Once a valid circle is added to the set of other valid circles, the region of the circle needs to be determined for its coloring. Luckily this is a solved problem, with many available versions in many different codes. The problem is known as the ‘point in polygon’ problem. The essence of the solution is starting from the point, drawing a line to infinity, and counting the number of times it crosses the boundary of the object. If the total is even, it is outside and vice versa. A much more rigorous theorem associated with it known as the Jordan curve theorem. Rather than regurgitate the contents of other websites, its better to click these links and see the other (better) explanations. My friend had written a simple python program called inPolygon (there is a widely known MATLAB program with the same name and function) which we had used in a collaborative code and I simply reused it.

For each circle, a set of booleans is stored which describes if the circle is within a specific object. A specific logical statement can determine the necessary color set to use to match the original vector graphic. In the case of a two-color vector graphic the color can be set by the number of nested objects the circle is in ( i.e. if it is in an even or odd number of polygons).

### Getting points out of an SVG file

An SVG file is a specially formatted XML document which can be parsed into a vector graphic. The outline of most objects in this format is defined by a ‘path’ tag. A ‘path’ contains a representative Bezier curve, spline or line. As higher order curves (e.g. parabolas and splines) require higher order root solving (cubic or quartic root) to find the intersection with circles, the goal is to reduce the vector graphic to straight lines. This simplification only requires extracting the endpoints which I assume are the vertices. The start and end points of every separate curve in a path is extracted and stored in a separate file as an array. Thus it is important to reduce said SVG picture to a sufficient number of straight-line segments which accurately reflect the image.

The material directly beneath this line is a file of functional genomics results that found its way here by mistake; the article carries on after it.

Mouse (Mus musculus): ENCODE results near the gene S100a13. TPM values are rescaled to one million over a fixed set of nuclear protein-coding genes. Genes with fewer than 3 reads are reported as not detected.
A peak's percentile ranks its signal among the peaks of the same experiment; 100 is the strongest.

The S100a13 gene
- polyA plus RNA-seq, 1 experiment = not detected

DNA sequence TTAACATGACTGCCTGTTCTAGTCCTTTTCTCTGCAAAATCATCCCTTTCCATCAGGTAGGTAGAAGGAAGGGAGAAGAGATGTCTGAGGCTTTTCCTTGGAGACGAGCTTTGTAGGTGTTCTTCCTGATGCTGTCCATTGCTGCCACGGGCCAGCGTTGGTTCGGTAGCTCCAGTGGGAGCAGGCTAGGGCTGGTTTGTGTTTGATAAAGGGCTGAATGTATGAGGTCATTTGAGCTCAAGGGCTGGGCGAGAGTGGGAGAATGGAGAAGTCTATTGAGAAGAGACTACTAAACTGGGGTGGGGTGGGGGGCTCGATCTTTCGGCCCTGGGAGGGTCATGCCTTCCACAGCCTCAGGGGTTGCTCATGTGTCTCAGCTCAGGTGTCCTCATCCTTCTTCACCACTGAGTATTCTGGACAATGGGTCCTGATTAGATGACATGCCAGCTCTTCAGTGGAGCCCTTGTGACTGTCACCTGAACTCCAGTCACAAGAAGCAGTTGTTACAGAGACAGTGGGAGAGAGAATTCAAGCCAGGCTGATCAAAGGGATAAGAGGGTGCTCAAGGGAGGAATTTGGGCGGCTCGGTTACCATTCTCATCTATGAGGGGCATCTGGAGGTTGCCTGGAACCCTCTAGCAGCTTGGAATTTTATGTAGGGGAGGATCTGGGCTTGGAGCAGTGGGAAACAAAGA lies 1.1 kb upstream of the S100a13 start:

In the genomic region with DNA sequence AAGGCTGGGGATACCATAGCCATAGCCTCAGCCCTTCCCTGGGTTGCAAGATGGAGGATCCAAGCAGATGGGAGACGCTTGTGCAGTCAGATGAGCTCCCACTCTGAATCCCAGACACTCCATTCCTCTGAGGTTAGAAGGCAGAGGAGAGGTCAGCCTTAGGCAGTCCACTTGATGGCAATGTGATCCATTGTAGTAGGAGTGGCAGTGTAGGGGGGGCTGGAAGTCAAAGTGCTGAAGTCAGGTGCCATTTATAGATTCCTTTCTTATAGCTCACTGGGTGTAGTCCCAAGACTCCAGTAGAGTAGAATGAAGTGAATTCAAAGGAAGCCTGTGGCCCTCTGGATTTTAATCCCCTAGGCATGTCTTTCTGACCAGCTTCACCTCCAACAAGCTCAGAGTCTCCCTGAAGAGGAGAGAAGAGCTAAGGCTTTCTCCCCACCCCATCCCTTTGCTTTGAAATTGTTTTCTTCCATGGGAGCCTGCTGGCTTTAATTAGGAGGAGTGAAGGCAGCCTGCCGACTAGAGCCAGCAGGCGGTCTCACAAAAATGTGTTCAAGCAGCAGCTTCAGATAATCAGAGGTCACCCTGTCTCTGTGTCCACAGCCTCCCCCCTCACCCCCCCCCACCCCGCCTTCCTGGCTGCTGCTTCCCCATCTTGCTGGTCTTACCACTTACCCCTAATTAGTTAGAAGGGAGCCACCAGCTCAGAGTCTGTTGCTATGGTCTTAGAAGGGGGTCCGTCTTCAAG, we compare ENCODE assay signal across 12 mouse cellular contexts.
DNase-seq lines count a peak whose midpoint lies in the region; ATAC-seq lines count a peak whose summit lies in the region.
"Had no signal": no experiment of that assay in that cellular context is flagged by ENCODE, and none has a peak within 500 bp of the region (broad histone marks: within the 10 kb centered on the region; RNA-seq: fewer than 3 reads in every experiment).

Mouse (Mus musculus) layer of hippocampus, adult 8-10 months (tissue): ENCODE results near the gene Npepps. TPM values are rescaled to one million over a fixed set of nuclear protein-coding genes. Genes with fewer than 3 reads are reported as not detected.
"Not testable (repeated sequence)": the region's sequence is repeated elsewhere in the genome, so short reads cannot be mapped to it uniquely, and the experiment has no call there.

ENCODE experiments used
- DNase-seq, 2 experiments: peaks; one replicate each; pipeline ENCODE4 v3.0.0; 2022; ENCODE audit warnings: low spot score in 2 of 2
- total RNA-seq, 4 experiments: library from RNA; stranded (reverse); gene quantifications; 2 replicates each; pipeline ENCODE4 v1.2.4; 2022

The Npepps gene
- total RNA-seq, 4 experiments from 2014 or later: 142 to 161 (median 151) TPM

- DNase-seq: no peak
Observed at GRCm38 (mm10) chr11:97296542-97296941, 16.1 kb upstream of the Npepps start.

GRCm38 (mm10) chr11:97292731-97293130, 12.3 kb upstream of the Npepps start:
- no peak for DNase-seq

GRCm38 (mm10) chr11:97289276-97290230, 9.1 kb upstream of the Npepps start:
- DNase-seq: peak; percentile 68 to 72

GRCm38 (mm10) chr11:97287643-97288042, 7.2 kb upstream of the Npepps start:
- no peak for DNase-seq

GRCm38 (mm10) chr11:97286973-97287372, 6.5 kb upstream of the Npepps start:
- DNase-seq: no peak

It was easier for a limited number of SVGs (or a simple shape) to extract the paths via the native python xml interface and the judicious use of string parsing to yield the end points. The points of the vertices are not large in number, and can be convieniently stored as a python pickle file.

A good guide to SVG file paths: https://developer.mozilla.org/en-US/docs/Web/SVG/Tutorial/Paths

A really useful stack overflow post: http://stackoverflow.com/questions/15857818/python-svg-parser

### Putting it all together

Now that there is a methodology for generating the dots, testing them, and separating them in the proper groups, what colors should we use? Since I am not colorblind myself, the easiest solution is to extract colors from a true Ishihara plate and use those. From asking my students, the hardest to discern were using a dark and light color of red and of green. The hex colors I used were:

• Dark Red - #c1152d
• Light Red - #e2644e
• Dark Green - #008d37
• Light Green - #7cbc4a

Each dot was randomly assigned to be light or dark and given red or green based off of what polygon it was in. I tested a number of random dark/light distributions in order to make it as hard to see as possible (thanks to my ‘test-subjects’). The original image is a black and white of silhouette infront of a moon.

The more complicated the polygon path, the more difficult it is to mask the outline. While a diamond can be easy to mask, a 7 or 20 pointed star might be more difficult. At some point, jagged edges will only be filled by smaller circles to a point that they cannot be filled at all. This is becomes apparent in the circle structure around the hands and mouth, where large direction changes over small distances make for large gaps and small circles. This concept is related to something in optics and engineering known as ‘spatial frequency’ , which describes the variation in structure of an object space.

Taking the Fourier transform of the fingers, mouth and ears in space will yield indications of this effect (I believe). These parts are representative of strong high spatial-frequency effects which impact the ability to generate passable Ishihara plates. While I believe my example came out fine, I would caution against replicating pictures as Ishihara plates which are very detailed. Overall, the concepts of this project were rather straightforward, and the example code I used can be found here in my project Github repository.

Free from the bonds of grad school with an MIT PhD, he is now open to tinker and experiment. His projects vary from the basic to the esoteric in coding, design and manufacturing. Currently living in Munich, he is exploring Europe and improving his German.